You want students to learn. Shall we play a game?
But what is a game?
Game: a form of play or sport, especially a competitive one played according to rules and decided by skill, strength, or luck.
Is Game-Based Learning the Same as Gamification?
Not exactly. Gamification is "applying typical elements of game playing (e.g., point scoring, competition with others, rules of play) to other areas of activity." Great classrooms often use both.
Every day in my classroom, I'm using the essentials: gamification elements, reward systems, and game-based learning. I've already covered 5 Ways to Design Effective Rewards for Game-Based Learning. Let's learn how to pick the games.
Powerful games in the classroom often include:
- Multiple levels or challenges
- A compelling or intriguing storyline
- A personalized, unique experience for each learner
- Rewards such as unlocking certain capabilities based upon achievements
- Additional rewards and feedback from the teacher or classroom.
Tools to Analyze Game-Based Learning
As you choose games, you'll want to mix up the games you use. These tools will help you analyze which works for you.
Computer Games vs. Simulations
Computer games are often fantasy based. Simulations are a form of computer game that simulates something happening in real life. Both are useful.
A simulation might have students dissect a body online, while a computer game that teaches the same thing would be Whack a Bone. Both can teach the bones and parts of the body. Dissection is more realistic than the game to "whack" the proper bone.
Single- vs. Multi-Player
In a single-player game, each student plays as an individual. There may be a leaderboard at the end, but they aren’t playing against or with other players inside the game.
Multi-player games include other players as either competitors or teammates.
For example, the AIC Conflict Simulation from the University of Michigan is a multi-player simulation of the Arab-Israeli conflict. Students play the role of world leaders, and their mentors are grad students at the University of Michigan. Every single game is unique. The learning experience is powerful.
A single-player game, PeaceMaker, also simulates the Arab-Israeli conflict -- however, it's just the student against the computer. There are no unique elements determined by other players in the game, just the software.
Single-player games can be easier to play and coach, but I've gravitated toward at least one multi-player simulation per school year per course. Multi-player simulation environments require higher-order thinking. Students are analyzing, creating, and having to deeply understand their topic.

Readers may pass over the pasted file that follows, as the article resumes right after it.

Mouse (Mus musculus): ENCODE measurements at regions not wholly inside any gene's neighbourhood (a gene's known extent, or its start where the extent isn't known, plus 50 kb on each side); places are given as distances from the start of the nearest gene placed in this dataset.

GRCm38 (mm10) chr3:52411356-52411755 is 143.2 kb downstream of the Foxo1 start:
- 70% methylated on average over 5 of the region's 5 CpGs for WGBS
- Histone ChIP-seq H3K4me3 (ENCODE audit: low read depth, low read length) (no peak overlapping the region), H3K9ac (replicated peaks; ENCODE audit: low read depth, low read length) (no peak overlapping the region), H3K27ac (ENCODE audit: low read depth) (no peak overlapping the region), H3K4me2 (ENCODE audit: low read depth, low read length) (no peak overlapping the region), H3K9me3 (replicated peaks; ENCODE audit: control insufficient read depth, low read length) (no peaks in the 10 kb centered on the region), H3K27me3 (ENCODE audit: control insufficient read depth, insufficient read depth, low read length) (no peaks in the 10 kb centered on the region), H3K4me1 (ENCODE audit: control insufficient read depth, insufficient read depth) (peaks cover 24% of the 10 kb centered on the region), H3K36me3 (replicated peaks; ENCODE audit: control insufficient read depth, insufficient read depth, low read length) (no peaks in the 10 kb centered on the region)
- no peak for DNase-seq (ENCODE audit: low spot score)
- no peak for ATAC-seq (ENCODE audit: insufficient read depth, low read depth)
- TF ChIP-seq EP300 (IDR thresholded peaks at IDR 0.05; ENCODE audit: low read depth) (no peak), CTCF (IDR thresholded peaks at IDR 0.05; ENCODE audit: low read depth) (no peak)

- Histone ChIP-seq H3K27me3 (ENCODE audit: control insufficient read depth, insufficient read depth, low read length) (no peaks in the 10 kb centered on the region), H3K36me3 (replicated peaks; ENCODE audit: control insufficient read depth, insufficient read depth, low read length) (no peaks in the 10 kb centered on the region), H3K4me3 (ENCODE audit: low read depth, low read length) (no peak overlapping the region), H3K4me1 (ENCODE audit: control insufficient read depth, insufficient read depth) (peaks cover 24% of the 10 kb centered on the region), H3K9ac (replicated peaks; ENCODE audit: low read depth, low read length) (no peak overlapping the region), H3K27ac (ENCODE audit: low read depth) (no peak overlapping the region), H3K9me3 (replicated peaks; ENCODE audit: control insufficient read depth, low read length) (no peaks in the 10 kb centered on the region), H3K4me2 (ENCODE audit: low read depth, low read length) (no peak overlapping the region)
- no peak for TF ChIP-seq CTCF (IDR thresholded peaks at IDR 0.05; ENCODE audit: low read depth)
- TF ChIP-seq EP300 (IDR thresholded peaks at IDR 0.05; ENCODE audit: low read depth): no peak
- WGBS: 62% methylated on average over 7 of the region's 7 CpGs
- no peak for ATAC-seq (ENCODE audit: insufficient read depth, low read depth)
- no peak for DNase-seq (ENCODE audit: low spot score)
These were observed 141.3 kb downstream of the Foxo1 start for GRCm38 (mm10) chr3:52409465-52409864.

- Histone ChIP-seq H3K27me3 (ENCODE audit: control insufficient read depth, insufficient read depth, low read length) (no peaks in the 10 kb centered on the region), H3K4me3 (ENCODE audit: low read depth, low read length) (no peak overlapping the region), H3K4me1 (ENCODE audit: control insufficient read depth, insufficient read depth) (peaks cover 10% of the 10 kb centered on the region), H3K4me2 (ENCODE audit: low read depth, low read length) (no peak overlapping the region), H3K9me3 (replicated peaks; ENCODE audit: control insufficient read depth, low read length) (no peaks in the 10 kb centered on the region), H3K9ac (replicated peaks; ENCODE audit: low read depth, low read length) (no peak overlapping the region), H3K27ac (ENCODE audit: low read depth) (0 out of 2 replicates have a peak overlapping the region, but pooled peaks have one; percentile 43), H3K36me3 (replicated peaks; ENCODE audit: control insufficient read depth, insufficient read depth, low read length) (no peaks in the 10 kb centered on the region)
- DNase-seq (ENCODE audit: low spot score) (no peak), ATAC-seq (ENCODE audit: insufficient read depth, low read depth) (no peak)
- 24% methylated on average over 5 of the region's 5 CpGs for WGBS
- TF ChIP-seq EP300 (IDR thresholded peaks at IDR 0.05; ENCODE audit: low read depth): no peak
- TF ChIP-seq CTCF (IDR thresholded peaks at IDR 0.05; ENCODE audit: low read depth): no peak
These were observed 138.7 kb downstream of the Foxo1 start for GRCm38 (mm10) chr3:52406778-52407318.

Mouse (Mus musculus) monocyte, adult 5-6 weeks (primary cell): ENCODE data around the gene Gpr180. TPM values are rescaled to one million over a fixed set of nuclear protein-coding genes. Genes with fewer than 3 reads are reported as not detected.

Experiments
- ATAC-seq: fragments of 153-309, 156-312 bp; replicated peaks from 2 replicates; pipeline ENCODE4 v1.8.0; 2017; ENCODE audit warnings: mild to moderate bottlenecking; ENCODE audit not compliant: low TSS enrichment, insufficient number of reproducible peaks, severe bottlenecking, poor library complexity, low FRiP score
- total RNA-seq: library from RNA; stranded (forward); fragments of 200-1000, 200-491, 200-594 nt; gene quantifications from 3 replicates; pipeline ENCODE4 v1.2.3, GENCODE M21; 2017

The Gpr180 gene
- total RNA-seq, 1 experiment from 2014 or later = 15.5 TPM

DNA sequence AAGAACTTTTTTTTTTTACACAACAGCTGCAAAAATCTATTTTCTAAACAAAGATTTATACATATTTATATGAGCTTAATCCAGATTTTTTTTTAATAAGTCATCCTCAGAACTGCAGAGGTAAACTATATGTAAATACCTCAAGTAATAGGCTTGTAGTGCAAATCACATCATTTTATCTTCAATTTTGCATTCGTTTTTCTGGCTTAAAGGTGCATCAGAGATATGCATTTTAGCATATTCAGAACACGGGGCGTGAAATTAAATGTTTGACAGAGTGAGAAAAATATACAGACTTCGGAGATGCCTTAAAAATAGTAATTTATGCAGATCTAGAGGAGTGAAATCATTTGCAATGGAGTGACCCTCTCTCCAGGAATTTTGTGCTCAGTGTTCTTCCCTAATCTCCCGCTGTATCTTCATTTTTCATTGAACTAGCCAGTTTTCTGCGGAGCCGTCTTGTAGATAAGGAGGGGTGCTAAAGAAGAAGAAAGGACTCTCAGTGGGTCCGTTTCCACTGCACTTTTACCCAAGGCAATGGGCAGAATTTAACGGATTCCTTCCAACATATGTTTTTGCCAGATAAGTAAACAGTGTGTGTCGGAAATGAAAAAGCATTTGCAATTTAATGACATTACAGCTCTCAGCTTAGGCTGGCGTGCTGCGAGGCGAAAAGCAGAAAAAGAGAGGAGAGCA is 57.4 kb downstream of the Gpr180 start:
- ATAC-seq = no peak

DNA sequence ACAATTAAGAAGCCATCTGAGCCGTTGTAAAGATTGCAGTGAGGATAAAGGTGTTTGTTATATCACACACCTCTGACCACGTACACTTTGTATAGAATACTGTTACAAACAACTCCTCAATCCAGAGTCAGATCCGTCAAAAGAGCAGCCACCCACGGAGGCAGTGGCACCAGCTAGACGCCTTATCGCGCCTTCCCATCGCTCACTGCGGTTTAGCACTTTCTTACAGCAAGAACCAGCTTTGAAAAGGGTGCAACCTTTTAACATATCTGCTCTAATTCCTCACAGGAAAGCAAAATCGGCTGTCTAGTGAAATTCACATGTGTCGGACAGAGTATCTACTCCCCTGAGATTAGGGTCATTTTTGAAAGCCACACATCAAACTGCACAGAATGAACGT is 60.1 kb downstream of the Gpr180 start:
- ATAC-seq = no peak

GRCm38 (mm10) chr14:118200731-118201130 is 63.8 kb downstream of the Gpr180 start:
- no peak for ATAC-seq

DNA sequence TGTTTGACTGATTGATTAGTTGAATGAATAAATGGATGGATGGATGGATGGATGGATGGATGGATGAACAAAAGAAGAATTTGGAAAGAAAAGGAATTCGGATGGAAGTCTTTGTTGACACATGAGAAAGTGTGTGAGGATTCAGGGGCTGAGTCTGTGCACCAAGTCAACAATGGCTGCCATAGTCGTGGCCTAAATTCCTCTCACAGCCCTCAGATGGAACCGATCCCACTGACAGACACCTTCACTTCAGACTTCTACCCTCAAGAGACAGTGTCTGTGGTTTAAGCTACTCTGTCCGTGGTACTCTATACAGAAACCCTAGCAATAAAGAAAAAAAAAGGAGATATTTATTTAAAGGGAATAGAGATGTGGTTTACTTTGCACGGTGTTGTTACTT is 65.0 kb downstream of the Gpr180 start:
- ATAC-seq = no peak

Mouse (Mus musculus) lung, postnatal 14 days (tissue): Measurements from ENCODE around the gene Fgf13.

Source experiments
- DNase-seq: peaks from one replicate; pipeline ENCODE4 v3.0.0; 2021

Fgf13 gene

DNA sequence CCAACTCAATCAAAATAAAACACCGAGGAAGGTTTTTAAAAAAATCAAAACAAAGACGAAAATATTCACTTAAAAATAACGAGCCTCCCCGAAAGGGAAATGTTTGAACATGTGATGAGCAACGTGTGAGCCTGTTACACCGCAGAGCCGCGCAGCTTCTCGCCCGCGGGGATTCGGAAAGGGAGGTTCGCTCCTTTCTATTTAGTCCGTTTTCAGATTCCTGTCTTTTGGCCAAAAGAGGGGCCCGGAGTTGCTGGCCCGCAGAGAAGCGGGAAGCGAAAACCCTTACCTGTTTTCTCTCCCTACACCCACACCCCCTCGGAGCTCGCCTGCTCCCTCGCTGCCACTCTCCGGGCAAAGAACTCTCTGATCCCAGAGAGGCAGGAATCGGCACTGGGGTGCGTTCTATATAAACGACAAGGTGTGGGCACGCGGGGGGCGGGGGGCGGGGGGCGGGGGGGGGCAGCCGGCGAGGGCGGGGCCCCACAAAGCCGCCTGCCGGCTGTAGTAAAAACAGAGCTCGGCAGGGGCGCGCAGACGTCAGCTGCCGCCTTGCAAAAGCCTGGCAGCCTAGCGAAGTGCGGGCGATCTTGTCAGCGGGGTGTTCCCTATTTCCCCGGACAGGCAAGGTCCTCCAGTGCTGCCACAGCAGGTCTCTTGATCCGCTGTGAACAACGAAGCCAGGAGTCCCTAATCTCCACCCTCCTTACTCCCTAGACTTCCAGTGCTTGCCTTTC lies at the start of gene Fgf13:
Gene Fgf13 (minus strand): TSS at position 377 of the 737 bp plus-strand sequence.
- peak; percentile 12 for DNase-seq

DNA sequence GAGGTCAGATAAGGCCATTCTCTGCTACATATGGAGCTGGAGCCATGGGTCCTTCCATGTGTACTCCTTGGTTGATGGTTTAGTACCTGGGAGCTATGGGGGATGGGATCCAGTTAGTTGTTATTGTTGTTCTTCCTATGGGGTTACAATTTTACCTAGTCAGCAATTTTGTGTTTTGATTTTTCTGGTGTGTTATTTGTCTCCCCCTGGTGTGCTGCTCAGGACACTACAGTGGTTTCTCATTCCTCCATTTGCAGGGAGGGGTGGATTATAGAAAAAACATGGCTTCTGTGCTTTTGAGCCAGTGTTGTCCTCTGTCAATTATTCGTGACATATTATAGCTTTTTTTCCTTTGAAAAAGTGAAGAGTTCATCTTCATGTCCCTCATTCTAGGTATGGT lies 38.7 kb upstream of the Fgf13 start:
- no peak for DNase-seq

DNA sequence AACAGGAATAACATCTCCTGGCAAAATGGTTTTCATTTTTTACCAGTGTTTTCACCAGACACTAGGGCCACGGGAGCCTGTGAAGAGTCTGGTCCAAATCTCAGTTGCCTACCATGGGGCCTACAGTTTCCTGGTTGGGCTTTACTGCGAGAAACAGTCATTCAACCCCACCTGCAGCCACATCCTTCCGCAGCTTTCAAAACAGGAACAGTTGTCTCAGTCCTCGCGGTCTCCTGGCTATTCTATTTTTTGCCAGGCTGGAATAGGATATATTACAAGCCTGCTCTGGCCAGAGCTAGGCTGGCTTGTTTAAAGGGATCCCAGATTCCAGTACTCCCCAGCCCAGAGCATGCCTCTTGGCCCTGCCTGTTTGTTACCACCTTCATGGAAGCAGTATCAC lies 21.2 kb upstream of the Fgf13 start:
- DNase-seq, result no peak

One of my favorite methods to amp up single-player games is creating teams. For example, using the typing speeds of my students, I create teams with the same average typing speed. These evenly-matched teams play their favorite typing game, Baron von Typefast. We add up all the scores, and the winning team receives a medal (as I play Olympic music). I've seen my eighth graders wear these all day long!
One-Time vs. Persistent Games
One-time games make fun bell ringers. Every time a student logs in, he or she starts over. A persistent game is a permanent game environment where the student achieves over multiple playing sessions.
Right now, my ninth graders are participating in the H&R Block Budget Challenge. In this persistent game, they have to create a budget, pay bills, and save money on the salary of a person who is just six months out of college. It goes along with the real calendar and will last from October through December. (Students can win real cash scholarships, which makes it even more intense.) If you coach a persistent game well, the game itself becomes the reward.
While students are playing the simulation game, I am still teaching with one-time games. This week I used a Tax Bingo game where students fill a bingo card by getting answers from their classmates. (Think of it as a massive think-pair-share.)
Real-Life vs. Electronic Gaming
You can game in the physical classroom. Some gamers call this RL (real life) or IRL (in real life). For example, I invented an accounting game to use with a physical Monopoly board. As my students entered debits and credits, they produced financial documents. While electronic games are fast and easy, the physical classroom is a powerful place to use game-based learning.
Thematic Games with a Storyline
Some teachers like Michael Matera are using game-based learning every day. Every student is in a "house" or "clan," and these groups compete for points all year long. (See Gamification in Education for more about this model.)
Preparation vs. On-the-Fly Game Play
Some formative assessment tools or games like Kahoot! require some preparation ahead of time. Socrative, another formative assessment tool with built-in games, has some "on-the-fly" tools that let teachers ask for answers without preparation.
Feedback vs. No Feedback
Teachers need data on gaps in knowledge. Many of today's educational "games" have no feedback for parents or teachers. Look for games with good teacher feedback systems.
Where Do I Find the Games?
If you want to find great games, I recommend the Gamifi-ed wiki that my ninth graders compiled with the Master's program students from the University of Alaska Southeast. (As an aside, we found a major disconnect between recommendations by app stores and the games that are actually the best for learning.)
Games have always been in the classroom, but improvements in technology have launched us forward. Not all games are alike, so be smart -- but GAME ON!